Former trustee pleaded guilty to child porn charge
Charles E. “Chuck” Hustis III, a former Cold Spring trustee and mayoral candidate who pleaded guilty last year to the attempted receipt of child pornography, was sentenced by a federal judge on Tuesday (April 6) to five years in prison.
Hustis, 37, was arrested in December 2019 by FBI agents in the Foodtown parking lot in Cold Spring, where he was waiting to meet a 16-year-old boy for sex. According to an investigator’s report, Hustis sent explicit photos via Facebook Messenger to the teen, who knew him as a former substitute teacher at Haldane.
The FBI said Hustis admitted he earlier had contacted a second 16-year-old through Facebook Messenger. He asked each teen to send explicit photos and meet for sex, prosecutors said. In the first case, the boy did not show up for a meeting at Dunkin’ Donuts, and in the second FBI agents arrested Hustis, investigators said.
Neither teen sent photos, but under federal sentencing guidelines, there is no distinction between the attempted or actual receipt of child pornography. The age of consent in New York is 17.
Hustis pleaded guilty on Nov. 19 as part of a deal in which prosecutors dropped a charge of child enticement, which carries a minimum sentence of 10 years. On Tuesday, a federal prosecutor asked Judge Cathy Seibel to impose a sentence of 9 to nearly 12 years, citing Hustis’ “betrayal” of the community because of his past service as an elected official and teacher.
Following the sentencing, Hustis was sent to the Westchester County Jail, where he will remain until assigned to a federal facility by the Bureau of Prisons. With good behavior, he could be released in mid-2025. After his release, he will serve seven years of probation with strict restrictions on his use of the internet and proximity to minors, pay a $5,500 fine in monthly installments of $50 and be compelled to register as a sex offender.
In making the case for the minimum sentence, Benjamin Gold, Hustis’ public defender, said that his client had suffered verbal and physical abuse at home as a child, bullying by classmates at Haldane and homophobia as an adult. Hustis worked at Foodtown in Cold Spring for 13 years, until 2019, when he was fired following his arrest. He worked as a substitute at Haldane from 2012 to 2016.
Hustis served on the Cold Spring Village Board from 2010 to 2014 and ran unsuccessfully for the Haldane school board in 2015. He challenged incumbent Mayor Dave Merandy in 2019.
Gold cited a “psychosexual evaluation” of Hustis by Meg Kaplan, the director of the sexual behavior clinic at Columbia University, who concluded that Hustis is not a pedophile and that his “risk of re-offense is remote.”
However, Seibel suggested that Hustis had manipulated Kaplan, telling her what she wanted to hear. By contrast, Seibel said, a psychologist assigned by the U.S. Probation Office to interview Hustis “called him out on a number of lies and minimizations and didn’t give nearly as cheerful an analysis.”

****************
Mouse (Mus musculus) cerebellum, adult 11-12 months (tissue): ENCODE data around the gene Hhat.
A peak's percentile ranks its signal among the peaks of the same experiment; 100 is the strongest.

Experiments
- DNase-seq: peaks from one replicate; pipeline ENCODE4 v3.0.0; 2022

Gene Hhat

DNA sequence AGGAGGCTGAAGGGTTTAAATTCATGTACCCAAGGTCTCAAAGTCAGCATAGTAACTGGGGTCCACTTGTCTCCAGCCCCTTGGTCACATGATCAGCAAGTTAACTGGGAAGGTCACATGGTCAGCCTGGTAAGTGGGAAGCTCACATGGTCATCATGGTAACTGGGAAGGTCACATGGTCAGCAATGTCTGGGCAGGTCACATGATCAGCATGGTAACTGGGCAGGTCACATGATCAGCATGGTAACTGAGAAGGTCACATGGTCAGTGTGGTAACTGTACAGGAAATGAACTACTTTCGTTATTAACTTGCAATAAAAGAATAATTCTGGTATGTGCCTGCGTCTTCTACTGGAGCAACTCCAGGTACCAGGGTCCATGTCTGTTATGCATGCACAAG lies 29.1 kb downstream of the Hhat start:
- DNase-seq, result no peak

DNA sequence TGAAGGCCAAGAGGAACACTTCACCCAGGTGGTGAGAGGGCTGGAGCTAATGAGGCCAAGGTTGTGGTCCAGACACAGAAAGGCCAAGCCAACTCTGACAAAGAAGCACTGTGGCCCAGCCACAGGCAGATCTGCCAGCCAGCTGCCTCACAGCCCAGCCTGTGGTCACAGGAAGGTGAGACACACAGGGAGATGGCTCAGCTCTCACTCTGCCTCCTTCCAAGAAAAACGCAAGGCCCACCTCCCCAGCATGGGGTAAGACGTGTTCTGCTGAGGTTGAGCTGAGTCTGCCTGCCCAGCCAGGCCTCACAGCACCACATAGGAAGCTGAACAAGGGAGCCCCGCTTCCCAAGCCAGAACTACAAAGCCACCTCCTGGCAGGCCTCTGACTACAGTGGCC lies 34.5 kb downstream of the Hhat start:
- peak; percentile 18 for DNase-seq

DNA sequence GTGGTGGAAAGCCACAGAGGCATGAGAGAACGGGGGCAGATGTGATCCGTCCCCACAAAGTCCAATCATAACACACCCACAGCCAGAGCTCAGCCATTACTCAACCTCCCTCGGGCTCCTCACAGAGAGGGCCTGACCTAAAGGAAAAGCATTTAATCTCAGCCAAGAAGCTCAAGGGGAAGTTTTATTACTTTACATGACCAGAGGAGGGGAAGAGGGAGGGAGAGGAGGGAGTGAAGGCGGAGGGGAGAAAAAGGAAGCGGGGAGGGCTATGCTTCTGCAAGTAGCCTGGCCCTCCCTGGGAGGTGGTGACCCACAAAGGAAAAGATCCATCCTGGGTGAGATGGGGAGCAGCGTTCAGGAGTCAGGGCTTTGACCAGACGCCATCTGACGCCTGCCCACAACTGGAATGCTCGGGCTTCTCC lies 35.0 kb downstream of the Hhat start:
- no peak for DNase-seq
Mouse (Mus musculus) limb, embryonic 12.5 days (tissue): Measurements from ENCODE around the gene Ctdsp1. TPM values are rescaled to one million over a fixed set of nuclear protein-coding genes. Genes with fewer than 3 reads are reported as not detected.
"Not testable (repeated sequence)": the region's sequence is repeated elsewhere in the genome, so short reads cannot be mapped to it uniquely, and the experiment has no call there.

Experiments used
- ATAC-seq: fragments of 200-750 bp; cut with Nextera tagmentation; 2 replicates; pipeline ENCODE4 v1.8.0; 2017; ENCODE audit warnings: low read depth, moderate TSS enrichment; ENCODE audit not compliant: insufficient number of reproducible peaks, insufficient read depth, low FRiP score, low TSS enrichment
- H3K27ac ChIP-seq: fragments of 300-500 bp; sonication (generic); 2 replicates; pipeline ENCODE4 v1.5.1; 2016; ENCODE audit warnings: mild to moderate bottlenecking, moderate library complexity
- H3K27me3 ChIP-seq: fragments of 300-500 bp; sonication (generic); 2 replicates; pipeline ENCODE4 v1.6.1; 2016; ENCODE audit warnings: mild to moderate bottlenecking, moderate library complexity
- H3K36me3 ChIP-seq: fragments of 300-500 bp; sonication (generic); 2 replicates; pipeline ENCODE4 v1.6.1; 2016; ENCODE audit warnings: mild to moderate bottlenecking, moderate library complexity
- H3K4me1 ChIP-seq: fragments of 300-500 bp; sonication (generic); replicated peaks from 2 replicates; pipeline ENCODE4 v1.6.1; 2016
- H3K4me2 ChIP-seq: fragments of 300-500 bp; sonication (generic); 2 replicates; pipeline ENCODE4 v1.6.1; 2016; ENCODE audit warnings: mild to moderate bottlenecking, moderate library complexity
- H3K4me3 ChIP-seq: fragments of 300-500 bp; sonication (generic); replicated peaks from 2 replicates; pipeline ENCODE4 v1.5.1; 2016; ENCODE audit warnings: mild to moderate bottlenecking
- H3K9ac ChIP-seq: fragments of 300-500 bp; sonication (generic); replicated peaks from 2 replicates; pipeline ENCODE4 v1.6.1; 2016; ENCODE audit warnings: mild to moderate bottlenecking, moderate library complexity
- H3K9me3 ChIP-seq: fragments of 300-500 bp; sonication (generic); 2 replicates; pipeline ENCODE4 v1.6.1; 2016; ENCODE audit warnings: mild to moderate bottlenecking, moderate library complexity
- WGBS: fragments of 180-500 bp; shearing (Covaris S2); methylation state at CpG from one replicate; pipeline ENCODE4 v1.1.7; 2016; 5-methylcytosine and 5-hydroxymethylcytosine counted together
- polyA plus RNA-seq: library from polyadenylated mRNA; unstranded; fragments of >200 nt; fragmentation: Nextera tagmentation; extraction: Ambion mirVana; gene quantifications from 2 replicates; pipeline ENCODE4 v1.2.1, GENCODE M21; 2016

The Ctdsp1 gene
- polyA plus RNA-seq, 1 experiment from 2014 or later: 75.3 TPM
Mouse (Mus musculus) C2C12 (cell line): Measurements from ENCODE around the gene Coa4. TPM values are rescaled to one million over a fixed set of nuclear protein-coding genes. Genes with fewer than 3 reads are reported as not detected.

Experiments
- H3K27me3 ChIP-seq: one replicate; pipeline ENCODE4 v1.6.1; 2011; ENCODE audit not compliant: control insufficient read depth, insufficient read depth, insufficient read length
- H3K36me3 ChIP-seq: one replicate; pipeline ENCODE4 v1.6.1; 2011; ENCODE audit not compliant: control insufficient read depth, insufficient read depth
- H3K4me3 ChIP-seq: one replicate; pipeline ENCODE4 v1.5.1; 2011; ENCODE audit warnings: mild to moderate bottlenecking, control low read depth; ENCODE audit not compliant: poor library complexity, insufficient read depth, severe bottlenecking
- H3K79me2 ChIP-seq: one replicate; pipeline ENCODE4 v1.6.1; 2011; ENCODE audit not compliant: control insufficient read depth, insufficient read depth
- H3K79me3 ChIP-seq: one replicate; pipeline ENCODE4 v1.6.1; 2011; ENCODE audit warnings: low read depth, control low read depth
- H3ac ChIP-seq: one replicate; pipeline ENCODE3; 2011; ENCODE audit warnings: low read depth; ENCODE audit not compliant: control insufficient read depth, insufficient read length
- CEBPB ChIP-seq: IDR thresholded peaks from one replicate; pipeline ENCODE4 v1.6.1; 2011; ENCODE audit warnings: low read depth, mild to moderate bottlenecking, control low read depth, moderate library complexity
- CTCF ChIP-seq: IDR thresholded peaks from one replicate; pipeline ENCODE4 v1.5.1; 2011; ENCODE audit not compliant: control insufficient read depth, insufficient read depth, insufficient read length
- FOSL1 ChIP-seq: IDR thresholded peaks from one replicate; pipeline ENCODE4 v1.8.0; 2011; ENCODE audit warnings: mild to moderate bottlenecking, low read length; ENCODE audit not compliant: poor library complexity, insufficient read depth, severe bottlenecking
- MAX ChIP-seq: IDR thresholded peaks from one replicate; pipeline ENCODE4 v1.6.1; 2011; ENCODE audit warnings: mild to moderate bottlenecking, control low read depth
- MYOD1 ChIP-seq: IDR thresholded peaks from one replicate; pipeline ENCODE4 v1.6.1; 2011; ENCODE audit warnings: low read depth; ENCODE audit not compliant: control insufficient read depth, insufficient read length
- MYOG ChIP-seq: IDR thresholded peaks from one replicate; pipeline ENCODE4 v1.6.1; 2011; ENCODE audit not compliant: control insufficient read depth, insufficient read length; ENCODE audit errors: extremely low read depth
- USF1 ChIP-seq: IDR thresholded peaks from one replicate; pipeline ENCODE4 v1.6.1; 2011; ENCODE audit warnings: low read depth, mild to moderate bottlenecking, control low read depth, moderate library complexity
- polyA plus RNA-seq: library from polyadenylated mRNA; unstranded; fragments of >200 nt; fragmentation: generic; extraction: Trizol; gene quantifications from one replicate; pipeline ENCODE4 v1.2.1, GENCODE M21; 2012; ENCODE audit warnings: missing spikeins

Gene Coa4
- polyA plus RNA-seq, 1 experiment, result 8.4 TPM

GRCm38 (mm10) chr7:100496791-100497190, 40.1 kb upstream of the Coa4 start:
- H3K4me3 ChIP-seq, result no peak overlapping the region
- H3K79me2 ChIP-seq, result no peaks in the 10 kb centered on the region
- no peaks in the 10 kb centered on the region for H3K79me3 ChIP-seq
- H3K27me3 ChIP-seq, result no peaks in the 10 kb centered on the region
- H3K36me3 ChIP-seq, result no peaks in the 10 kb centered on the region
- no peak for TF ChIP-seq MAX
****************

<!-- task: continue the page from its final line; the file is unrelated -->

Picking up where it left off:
Seibel also noted that Hustis began sex-offender treatment only after a hearing in which the judge expressed surprise that he was not in treatment. “It looks to me like it was done so it could be presented at sentencing,” she said.
Asked if he had anything to say, Hustis told the judge he was remorseful and embarrassed. He apologized to the boys involved and their families and said he had “entered into treatment to take steps to move my life forward, and hope that the court will allow me to have the opportunity to rehabilitate. I recognize I have to face consequences for what I have done.”
Seibel said that, while she was imposing the minimum sentence, she believed Hustis had not come to terms with his crime. “It wasn’t simply that Mr. Hustis is less mature than his years and, in some way, he thought he was dealing with a peer,” she said. “He was acutely aware he was dealing with a kid [and] explicitly said to the kid, ‘It’s illegal for me to have sex with you, so we need to do it where we don’t get caught.’
“The whole arc of their chats was the defendant portraying himself as the experienced daddy figure and the one who would teach this boy to have sex,” she said. “He had some fairly elaborate conversations about where to meet and when, and what they were going to do… He discussed all the things they would do together in a meeting that would occur during the victim’s free period at school.”
Seibel said she was “not buying” an argument made by the defense that Hustis had acted impulsively. “This went on for more than a week, and the defendant could have bailed out any number of times… Thank goodness nothing happened beyond the defendant providing photos and an exchange of words. It’s a serious offense but it could have been a lot more serious had it worked out the way Mr. Hustis wanted it to.”
Addressing Hustis after she imposed the sentence, and before he was told to empty his pockets and was escorted from the courtroom, the judge said: “When you get out, I’m going to be very disappointed if there are violations of your [probation] conditions. It’s going to make me regret giving you a break. I don’t expect to see you again, because I think you do intend to do the work.”